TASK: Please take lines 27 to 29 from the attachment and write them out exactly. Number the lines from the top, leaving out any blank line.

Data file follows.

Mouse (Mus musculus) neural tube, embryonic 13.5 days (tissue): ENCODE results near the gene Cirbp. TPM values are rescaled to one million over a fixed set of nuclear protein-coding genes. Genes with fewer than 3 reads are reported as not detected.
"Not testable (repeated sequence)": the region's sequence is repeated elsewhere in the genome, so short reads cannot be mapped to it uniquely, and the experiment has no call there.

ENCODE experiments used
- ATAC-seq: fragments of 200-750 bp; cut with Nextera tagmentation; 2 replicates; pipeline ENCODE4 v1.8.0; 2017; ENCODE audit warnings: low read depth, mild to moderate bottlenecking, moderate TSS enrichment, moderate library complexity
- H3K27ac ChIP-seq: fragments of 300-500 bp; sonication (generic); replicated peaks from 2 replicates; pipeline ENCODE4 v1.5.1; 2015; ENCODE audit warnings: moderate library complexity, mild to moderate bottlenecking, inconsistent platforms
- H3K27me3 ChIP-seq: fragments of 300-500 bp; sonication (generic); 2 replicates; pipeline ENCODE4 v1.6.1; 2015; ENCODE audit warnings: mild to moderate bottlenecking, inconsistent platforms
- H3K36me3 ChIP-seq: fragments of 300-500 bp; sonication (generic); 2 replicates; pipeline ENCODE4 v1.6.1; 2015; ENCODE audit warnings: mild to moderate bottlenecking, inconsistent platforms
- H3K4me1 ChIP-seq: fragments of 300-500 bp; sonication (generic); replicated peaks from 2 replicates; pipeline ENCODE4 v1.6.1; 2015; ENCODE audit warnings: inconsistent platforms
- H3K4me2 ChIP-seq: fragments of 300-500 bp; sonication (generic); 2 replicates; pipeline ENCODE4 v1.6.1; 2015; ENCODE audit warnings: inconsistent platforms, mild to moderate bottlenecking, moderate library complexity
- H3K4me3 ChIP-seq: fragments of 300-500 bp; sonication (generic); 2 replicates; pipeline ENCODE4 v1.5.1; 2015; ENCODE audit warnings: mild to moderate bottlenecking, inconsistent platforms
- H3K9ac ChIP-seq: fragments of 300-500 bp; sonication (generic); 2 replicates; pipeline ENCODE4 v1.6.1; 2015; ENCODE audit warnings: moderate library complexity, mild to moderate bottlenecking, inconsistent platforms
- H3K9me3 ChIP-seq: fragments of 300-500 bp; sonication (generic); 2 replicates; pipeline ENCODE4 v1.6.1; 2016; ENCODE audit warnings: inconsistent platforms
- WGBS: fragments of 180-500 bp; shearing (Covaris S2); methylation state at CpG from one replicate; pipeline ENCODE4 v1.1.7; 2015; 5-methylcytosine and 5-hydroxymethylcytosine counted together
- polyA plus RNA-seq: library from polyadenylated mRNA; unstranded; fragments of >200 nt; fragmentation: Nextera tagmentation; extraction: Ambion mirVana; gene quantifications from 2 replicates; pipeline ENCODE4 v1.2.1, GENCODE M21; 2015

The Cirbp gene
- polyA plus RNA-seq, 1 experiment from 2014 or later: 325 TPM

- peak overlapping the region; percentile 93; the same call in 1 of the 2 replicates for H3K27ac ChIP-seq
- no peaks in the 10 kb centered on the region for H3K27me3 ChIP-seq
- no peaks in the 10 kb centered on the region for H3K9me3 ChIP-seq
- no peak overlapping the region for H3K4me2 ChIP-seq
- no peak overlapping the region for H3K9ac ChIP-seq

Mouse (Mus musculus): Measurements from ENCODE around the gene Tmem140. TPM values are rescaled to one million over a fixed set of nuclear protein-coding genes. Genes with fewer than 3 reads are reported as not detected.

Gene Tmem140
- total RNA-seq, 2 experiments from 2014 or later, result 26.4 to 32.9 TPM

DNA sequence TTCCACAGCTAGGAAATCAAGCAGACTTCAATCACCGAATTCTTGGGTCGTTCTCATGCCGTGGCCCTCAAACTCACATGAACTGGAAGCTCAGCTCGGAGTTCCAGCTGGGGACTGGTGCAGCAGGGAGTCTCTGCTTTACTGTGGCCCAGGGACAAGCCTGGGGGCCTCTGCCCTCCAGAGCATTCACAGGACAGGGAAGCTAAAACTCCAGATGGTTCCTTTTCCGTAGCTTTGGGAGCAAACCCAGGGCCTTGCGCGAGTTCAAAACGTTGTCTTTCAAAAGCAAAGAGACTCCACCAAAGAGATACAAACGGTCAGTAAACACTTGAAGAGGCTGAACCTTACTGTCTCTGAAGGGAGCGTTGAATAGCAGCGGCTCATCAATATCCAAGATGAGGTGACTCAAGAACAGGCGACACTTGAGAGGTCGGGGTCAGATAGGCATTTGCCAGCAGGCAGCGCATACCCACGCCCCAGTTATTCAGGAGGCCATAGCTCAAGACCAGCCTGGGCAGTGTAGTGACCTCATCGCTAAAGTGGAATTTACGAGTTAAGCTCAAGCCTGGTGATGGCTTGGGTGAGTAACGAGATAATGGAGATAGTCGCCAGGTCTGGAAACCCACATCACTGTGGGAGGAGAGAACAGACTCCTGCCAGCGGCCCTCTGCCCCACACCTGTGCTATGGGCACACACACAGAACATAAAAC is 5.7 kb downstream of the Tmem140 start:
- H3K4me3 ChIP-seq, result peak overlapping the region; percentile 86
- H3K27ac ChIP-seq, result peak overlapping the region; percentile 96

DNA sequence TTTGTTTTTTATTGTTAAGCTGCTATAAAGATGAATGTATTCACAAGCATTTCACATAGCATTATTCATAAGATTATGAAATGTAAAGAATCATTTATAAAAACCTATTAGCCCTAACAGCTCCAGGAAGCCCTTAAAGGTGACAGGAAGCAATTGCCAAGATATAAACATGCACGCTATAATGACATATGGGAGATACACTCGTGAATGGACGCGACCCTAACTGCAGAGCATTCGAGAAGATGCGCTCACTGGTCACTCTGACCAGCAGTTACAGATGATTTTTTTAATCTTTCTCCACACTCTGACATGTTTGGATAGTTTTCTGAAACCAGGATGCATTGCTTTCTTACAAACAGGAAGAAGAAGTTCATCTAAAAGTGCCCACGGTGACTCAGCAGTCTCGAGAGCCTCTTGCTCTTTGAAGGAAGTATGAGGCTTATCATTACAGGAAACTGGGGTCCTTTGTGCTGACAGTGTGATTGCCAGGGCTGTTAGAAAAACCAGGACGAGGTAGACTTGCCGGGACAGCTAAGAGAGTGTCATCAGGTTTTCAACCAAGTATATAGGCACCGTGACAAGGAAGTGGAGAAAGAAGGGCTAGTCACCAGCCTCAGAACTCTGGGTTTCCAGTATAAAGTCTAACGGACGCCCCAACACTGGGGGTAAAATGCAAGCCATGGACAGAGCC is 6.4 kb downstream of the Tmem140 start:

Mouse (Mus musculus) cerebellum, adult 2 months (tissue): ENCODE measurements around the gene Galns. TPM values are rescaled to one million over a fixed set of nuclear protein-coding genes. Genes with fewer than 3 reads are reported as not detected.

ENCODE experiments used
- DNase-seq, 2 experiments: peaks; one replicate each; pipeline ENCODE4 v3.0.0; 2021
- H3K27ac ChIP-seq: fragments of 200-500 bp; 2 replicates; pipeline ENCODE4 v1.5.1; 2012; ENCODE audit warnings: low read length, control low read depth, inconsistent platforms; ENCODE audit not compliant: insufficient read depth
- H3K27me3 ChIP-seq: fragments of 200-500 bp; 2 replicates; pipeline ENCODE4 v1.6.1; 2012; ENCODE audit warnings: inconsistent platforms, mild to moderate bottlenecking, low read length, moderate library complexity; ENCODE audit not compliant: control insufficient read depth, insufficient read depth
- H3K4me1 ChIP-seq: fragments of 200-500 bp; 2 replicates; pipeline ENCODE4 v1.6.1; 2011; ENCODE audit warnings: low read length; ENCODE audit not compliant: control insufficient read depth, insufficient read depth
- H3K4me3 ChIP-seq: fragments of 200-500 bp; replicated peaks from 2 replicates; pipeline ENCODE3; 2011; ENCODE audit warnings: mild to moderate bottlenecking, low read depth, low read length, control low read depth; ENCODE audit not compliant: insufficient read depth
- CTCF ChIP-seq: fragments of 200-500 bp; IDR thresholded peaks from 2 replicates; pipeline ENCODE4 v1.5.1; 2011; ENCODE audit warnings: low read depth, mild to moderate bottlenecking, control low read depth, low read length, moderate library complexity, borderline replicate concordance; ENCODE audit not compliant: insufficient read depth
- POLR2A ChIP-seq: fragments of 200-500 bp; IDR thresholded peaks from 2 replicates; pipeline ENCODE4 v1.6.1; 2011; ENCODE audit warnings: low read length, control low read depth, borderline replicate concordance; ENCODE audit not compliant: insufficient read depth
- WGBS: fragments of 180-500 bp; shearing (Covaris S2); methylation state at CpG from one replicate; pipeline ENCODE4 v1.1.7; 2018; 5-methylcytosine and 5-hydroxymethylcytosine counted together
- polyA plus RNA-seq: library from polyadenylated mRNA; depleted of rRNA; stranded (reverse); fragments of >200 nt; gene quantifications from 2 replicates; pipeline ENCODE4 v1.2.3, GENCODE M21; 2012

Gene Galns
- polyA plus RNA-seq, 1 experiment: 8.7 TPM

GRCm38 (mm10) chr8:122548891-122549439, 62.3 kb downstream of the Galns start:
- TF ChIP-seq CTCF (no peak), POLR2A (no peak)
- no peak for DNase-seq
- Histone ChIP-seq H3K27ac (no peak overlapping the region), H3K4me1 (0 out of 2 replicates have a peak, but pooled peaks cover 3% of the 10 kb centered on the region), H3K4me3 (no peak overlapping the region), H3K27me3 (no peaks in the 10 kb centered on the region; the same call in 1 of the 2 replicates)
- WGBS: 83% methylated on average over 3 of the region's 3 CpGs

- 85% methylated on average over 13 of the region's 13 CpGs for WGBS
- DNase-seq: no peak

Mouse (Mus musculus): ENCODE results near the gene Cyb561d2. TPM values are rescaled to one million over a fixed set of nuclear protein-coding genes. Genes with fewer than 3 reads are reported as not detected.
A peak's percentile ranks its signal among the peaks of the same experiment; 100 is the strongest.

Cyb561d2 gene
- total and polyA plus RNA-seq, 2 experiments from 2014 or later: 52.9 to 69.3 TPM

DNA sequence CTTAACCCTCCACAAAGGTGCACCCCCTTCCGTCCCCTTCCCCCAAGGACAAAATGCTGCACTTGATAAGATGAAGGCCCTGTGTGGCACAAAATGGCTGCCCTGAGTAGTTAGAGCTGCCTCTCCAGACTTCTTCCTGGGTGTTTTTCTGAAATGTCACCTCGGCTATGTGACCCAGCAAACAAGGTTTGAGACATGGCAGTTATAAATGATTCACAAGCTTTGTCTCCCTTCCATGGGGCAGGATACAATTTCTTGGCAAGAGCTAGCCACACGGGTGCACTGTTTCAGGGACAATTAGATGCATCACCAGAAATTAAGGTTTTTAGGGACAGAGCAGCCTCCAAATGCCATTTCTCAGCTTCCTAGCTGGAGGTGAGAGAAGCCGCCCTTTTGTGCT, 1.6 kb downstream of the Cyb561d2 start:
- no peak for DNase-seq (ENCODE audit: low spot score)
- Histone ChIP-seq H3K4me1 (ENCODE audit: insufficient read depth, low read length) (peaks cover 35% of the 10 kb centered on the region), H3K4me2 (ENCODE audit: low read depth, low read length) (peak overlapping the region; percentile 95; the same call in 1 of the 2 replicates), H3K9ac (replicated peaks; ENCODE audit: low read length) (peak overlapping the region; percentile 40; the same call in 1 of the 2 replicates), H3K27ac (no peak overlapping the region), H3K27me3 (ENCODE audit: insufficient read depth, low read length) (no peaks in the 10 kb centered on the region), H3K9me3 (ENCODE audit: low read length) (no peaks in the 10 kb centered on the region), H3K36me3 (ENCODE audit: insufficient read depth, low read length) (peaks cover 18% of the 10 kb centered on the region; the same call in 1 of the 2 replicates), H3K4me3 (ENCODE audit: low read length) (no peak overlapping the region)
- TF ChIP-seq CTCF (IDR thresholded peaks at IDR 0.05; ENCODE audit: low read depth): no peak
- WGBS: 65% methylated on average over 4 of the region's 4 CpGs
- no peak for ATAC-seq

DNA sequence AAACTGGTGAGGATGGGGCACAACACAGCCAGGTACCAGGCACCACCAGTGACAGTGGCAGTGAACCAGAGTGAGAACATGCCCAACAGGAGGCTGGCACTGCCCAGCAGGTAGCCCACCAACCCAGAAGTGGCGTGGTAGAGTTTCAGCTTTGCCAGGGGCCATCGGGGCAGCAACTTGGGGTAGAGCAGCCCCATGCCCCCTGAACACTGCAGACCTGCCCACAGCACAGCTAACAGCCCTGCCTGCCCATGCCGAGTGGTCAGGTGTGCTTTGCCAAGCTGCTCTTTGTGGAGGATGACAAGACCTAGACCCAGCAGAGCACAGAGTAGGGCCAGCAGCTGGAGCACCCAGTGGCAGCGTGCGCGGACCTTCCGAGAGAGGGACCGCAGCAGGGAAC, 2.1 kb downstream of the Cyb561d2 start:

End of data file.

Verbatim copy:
- H3K27ac ChIP-seq, result peak overlapping the region; percentile 96

DNA sequence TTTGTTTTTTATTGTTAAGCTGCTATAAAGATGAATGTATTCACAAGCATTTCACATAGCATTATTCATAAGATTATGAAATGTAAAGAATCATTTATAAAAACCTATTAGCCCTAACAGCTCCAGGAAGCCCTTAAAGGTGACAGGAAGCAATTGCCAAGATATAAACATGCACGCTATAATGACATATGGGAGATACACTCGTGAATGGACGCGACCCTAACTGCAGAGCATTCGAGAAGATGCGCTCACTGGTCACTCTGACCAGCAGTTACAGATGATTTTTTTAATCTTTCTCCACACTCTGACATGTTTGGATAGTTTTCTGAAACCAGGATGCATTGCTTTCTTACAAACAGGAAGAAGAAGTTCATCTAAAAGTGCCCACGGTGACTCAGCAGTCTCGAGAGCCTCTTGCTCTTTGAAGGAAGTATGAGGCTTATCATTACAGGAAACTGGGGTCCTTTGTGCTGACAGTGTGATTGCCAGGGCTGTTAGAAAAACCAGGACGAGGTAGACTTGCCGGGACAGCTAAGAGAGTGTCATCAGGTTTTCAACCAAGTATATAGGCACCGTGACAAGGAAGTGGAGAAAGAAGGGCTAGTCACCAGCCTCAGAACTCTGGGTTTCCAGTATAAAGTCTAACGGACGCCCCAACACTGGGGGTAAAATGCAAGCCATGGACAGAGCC is 6.4 kb downstream of the Tmem140 start:

Mouse (Mus musculus) cerebellum, adult 2 months (tissue): ENCODE measurements around the gene Galns. TPM values are rescaled to one million over a fixed set of nuclear protein-coding genes. Genes with fewer than 3 reads are reported as not detected.